Later, we hear an unfortunate grammatical error from the Dean of the College, or maybe even the whole university, I’m a little fuzzy on this point, because I was on IMDB, trying to look him up.  Alas, once again, IMDB has failed me, and I can’t give you the actor’s name.  I have noticed this odd phenomenon when I have been trying to look up actors in a Hallmark movie:  it’s hard to get a list of the entire cast.  I can’t imagine why this occurs, but it has happened to me with Hallmark movies numerous times.  IMDB just has a partial cast list (see my picture of it). So I don’t know who this actor is, and although I’ve seen him before, I can’t recall which movies.  It’s bothering me.

But I digress:  Here is a high-level college official using bad grammar, asking, “by who?”

Please.  By whom.  Please.

The Murder

I didn’t mean to get so sidetracked, but that’s just the way it is with the IMDB/Hallmark rabbit hole.  Now we come to the murder.  The victim – again, not listed on the IMDB cast list – looked familiar.  I thought she resembled Margot Kidder – who was, of course, the best Lois Lane ever in the best Superman movie ever, opposite the best Superman ever, Christopher Reeve.  So I looked on IMDB, and sure enough, there she was:  Janet Kidder.  Margot’s niece!  Isn’t that nice!  She has been in a few other Hallmark movies, and of course, she’s Canadian, so she’s doubly Hallmark-appropriate.

Basically, at a fancy dinner meeting, Janet Kidder gets up to a podium and keels over.  Now, this brings me to another very important issue I have with Hallmark murder movies: Why do they not even try CPR?  Come on, how about a chest compression?  Just try it! Check the airway!  Maybe she choked on a biscuit, or something, not that they had a biscuit at this fancy dinner, but still, she could have tucked one away, eaten it furtively and then choked on it!  What could it hurt to check for a biscuit?

But no.  Instead, the FBI guy gets up there, feels her carotid artery, and says, “She’s dead.”

Emma Fielding gasps.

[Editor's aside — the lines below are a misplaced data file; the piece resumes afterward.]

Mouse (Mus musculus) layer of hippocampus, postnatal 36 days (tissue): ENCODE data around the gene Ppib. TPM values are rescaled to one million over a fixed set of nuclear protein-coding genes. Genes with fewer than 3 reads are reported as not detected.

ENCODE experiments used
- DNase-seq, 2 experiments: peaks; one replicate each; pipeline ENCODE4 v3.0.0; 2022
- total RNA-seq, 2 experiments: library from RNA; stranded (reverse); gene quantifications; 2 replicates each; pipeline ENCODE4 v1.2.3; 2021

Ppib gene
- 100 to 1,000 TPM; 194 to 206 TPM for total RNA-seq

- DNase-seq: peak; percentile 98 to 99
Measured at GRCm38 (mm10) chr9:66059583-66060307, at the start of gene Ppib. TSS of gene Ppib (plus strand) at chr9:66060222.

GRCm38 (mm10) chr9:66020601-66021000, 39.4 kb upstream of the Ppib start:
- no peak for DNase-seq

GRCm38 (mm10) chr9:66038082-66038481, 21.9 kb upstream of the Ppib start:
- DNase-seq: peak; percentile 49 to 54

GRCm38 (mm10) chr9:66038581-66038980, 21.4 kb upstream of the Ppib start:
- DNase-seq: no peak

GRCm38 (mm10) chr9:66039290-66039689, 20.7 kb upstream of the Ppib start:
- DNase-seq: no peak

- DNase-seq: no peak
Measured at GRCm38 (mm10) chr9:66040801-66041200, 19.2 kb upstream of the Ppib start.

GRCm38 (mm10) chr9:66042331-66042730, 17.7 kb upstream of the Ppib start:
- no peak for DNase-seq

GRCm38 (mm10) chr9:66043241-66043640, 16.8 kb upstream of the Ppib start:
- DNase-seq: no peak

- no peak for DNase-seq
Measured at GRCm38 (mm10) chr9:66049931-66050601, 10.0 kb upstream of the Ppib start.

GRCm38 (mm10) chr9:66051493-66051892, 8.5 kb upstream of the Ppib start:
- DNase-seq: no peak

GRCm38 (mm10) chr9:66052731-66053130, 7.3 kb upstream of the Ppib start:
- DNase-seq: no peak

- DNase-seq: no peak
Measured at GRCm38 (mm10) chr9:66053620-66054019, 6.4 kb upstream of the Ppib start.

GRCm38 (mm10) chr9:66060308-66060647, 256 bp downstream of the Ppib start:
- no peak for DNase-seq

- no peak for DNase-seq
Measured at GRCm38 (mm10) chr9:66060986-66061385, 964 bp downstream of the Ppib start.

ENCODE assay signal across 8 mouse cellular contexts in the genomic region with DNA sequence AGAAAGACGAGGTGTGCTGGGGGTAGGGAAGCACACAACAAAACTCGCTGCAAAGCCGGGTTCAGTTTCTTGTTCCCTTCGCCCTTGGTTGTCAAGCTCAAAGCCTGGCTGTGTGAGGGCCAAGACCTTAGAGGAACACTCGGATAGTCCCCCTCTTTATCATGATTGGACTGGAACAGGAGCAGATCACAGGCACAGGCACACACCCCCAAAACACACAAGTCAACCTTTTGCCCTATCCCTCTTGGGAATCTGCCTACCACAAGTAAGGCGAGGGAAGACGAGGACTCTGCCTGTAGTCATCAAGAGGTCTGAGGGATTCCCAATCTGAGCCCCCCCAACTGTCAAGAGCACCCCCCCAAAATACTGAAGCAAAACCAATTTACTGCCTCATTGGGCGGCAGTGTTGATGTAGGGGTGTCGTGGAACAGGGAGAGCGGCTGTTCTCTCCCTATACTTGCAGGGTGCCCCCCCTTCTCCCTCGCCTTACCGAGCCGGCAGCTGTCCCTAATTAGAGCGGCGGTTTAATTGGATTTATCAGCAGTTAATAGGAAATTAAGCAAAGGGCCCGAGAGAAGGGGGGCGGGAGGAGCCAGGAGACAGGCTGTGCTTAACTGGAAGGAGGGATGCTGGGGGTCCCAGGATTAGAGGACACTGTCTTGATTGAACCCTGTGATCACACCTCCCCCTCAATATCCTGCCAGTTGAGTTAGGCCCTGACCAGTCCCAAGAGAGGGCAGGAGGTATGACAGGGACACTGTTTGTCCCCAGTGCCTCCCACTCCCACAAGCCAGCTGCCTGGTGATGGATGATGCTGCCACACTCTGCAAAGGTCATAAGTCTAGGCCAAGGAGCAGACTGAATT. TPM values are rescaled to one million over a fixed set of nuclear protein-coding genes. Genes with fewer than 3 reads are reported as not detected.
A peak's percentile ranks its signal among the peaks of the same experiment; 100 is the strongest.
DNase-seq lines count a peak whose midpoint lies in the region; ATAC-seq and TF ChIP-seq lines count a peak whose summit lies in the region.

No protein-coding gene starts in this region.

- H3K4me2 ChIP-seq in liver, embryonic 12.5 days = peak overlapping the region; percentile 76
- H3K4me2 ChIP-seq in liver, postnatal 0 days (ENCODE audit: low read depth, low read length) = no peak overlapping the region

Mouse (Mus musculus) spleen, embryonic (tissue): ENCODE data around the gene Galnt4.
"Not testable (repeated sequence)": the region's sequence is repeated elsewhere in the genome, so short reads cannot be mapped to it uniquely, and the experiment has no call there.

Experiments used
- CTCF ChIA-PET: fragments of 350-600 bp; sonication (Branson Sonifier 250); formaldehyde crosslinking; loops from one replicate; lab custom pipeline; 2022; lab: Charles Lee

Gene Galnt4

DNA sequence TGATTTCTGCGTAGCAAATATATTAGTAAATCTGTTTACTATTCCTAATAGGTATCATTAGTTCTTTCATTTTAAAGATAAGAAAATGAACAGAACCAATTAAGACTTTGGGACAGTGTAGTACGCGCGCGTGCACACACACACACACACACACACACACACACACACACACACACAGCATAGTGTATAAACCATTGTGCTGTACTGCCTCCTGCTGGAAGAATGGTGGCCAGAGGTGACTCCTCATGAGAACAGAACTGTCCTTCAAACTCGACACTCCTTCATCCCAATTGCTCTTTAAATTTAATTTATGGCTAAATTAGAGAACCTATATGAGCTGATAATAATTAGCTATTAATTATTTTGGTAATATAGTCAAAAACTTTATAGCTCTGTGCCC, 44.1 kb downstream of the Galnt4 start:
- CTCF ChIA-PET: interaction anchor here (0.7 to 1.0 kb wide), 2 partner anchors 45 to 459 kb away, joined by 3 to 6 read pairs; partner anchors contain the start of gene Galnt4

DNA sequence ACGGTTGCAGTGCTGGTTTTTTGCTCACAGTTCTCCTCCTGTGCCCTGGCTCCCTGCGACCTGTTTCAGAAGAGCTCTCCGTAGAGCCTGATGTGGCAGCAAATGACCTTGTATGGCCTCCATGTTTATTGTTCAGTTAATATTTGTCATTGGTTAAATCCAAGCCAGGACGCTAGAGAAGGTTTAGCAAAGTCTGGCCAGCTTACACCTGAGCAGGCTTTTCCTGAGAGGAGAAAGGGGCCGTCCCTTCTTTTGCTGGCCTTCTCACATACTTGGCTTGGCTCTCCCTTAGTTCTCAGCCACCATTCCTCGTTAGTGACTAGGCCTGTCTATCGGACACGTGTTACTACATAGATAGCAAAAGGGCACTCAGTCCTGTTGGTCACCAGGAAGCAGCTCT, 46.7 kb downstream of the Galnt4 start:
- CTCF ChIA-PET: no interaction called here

The Friend

It’s always so nice to see Crystal Balint – Canadian, of course – although she also didn’t make the IMDB cast list (see above).   She’s a versatile actress and has been in a bunch of Hallmark movies, and she saved the day as a seamstress in “Royal New Year’s Eve,” for Jessy Shram’s Cinderella-like character.   Just a shout-out to one of my many favorites in the Hallmark family.

Interestingly, as I was trying to take her picture, I captured two of Emma instead.  Apparently, there was quite the discussion of saffron as an ingredient.

One Suspect

There were several suspects, but I just want to commend Professor Braverman for his ability to scamper like a hamster in a totally unexpected chase scene with Jim Connor and, at the end, Duncan Thatcher joining in.  Running up a VW Bug, jumping over fences. Just a nimble and speedy guy!   I’ve seen him before, but who is the actor?  I have no idea – because, again, he didn’t make the partial cast list.  Thanks for nothing (again), IMDB!

Cut to Commercial

Note to Emma Fielding producers:   The picture of Emma Fielding on the promo for the series looks a lot different from Emma today.  They are both beautiful pictures, but let’s make the effort to keep it current.

As to the commercials themselves:  I make my living writing about medical problems.  My husband is a doctor.  Our families have had their share of serious medical conditions.  I’m no stranger to illness.  But for the love of God, are there no healthy people who watch Hallmark? 

On a regular movie-watching night, it’s pretty common to see commercials for:

  • Walgreens, particularly people on Medicare Part D.